‘Things Are Not Always What They Seem’: Watch Artist Yinka Shonibare Transform Dutch Textiles Into Magnificent Sculptures

As part of a collaboration with Art21, hear news-making artists describe their inspirations in their own words.

Production still from the
Production still from the "Art in the Twenty-First Century" Season 5 episode, "Transformation," 2009. © Art21, Inc. 2009.

Over the course of his career, the London-based artist Yinka Shonibare CBE has made films, paintings, installations, and drawings that serve as “a critique of Empire” by disrupting notions of identity and culture.

In an exclusive interview with Art21 as part of its flagship series, “Art in the Twenty-First Century,” Shonibare discusses his frequent use of batik Dutch wax print fabrics, which he drapes on headless mannequins (a nod to the use of the guillotine, and a purposeful omission of facial features that might indicate race).

Shonibare describes the history of the fabrics, which were originally produced in Indonesia, but marketed to West Africa, where they found an eager consumer base.

I like the fact that the fabrics are multilayered,” he says in the video, which was recorded in 2009, adding that though they were made in East Asia, the fabrics have since been “appropriated by Africa, and now represent African identities.”

Production still from the "Art in the Twenty-First Century" Season 5 episode, "Transformation," 2009. © Art21, Inc. 2009.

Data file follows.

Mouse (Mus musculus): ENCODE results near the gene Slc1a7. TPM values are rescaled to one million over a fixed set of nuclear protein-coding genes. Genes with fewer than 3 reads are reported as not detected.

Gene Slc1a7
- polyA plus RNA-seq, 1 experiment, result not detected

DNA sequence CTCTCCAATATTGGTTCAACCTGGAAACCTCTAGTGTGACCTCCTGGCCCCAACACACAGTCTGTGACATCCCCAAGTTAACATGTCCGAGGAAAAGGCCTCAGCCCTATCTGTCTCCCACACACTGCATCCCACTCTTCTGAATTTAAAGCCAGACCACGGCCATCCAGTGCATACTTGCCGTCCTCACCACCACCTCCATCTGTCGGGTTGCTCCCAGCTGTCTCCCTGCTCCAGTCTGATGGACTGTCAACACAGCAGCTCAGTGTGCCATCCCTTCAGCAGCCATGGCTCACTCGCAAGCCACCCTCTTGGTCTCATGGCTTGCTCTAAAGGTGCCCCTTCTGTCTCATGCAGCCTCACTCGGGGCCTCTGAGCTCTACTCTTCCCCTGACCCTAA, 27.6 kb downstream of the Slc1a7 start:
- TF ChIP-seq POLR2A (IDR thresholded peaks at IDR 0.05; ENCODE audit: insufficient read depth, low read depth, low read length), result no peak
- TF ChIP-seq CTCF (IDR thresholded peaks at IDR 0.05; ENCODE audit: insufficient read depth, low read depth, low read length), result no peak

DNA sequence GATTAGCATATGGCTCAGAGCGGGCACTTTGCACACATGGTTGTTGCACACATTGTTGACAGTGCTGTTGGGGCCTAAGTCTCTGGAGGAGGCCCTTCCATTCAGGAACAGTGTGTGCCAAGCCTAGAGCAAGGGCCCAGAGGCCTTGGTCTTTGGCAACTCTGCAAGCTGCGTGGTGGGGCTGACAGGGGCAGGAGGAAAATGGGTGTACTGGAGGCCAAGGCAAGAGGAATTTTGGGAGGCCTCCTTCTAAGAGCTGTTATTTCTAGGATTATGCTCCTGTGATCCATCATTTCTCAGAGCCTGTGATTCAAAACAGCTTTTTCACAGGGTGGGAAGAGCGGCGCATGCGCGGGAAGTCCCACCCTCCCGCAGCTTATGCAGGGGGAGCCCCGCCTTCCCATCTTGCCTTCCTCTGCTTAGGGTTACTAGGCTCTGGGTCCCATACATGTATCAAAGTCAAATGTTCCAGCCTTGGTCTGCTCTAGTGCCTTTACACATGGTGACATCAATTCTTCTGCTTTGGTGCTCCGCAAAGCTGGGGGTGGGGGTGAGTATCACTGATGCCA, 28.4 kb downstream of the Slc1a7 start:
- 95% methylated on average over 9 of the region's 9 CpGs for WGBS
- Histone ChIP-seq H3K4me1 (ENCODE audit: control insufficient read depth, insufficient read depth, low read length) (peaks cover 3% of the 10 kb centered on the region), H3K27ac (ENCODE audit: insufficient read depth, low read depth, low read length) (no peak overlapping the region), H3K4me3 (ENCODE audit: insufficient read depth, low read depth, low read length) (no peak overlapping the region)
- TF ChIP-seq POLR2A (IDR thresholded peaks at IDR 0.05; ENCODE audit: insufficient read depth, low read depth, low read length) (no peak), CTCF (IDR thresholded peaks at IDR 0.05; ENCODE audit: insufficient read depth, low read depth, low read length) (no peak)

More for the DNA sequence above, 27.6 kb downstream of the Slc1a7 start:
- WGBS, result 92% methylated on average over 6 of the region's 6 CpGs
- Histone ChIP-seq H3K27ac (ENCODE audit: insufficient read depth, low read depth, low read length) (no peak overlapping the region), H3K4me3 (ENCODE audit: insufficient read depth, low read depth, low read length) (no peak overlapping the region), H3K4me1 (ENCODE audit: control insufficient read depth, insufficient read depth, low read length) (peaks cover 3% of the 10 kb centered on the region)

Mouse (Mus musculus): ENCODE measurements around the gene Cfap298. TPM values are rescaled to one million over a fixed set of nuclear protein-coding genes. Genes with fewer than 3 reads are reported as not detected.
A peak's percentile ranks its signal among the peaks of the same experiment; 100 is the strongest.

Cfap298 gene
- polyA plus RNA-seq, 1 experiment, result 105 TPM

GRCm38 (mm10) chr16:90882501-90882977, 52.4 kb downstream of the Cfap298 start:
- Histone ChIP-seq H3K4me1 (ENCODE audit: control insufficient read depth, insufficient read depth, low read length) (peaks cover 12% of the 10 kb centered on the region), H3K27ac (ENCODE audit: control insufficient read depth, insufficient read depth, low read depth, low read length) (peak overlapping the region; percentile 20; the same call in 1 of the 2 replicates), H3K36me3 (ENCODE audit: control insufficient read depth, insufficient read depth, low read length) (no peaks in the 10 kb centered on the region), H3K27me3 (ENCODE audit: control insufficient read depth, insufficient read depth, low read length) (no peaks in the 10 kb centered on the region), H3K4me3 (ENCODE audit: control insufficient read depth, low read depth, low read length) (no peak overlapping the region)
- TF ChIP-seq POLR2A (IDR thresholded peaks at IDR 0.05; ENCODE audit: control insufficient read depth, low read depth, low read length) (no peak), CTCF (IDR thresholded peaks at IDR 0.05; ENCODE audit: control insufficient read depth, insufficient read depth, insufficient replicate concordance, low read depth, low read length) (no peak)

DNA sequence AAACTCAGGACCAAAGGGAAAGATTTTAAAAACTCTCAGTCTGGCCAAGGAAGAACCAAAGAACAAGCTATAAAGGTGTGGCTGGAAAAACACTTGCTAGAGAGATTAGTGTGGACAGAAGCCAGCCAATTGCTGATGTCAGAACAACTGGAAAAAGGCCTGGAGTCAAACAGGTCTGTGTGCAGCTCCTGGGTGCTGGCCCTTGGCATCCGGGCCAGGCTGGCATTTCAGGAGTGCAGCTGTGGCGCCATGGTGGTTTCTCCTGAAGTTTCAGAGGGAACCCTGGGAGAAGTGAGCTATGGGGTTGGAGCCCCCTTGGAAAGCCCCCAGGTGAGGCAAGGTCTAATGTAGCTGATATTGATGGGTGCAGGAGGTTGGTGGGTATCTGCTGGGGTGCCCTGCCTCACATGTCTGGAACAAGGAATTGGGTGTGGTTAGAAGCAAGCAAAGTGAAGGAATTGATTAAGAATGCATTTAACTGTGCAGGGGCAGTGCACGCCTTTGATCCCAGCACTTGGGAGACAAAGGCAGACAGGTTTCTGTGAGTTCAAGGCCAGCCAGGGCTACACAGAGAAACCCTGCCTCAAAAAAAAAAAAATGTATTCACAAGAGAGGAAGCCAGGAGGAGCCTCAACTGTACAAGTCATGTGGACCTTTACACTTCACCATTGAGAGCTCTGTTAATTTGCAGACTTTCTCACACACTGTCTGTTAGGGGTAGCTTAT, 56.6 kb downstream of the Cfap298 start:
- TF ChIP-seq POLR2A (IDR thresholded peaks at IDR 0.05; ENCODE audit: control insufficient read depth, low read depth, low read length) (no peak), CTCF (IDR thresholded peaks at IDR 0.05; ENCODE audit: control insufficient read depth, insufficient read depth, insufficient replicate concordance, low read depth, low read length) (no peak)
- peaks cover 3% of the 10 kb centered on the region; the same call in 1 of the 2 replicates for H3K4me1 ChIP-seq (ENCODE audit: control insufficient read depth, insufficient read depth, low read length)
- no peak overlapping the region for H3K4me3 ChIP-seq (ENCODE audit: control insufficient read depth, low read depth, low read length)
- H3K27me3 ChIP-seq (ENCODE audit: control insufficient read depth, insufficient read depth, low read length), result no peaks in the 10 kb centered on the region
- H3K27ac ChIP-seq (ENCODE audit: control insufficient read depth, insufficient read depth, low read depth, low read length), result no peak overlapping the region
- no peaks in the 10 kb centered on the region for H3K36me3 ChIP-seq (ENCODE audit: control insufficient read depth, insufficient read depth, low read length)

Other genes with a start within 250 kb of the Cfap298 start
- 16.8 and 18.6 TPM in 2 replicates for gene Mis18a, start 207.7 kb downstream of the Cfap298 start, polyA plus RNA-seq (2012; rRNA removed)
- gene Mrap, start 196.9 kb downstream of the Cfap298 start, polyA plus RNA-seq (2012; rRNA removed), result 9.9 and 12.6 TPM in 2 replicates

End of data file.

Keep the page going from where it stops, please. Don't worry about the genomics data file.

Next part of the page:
Production still from the “Art in the Twenty-First Century” Season 5 episode, “Transformation,” 2009. © Art21, Inc. 2009.

“Things are not always what they seem,” he adds at another point.

The artist, who grew up in an affluent family, and whose great-great-grandfather was a Nigerian chief, also incorporates aspects of his personal life into his work, drawing on themes of disability, vanity, and class. In his work, he often presents contradictory viewpoints, as in his film Odile and Odette, a riff on the ballet Swan Lake.

“What I’ve done is to blur the boundaries between the baddie [character] and the good one,” he tells Art21. “I’ve made them into one person.”

On September 18, 2020, the 10th season of Art in the Twenty-First Century will debut on PBS, featuring three new episodes about artists across the globe.

Watch the video, which originally appeared as part of Art21’s series Art in the Twenty-First Century, below.

This is an installment of “Art on Video,” a collaboration between Artnet News and Art21 that brings you clips of newsmaking artists. A new series of the nonprofit Art21’s flagship series Art in the Twenty-First Century is available now on PBS. Catch all episodes of other series like New York Close Up and Extended Play and learn about the organization’s educational programs at Art21.org.


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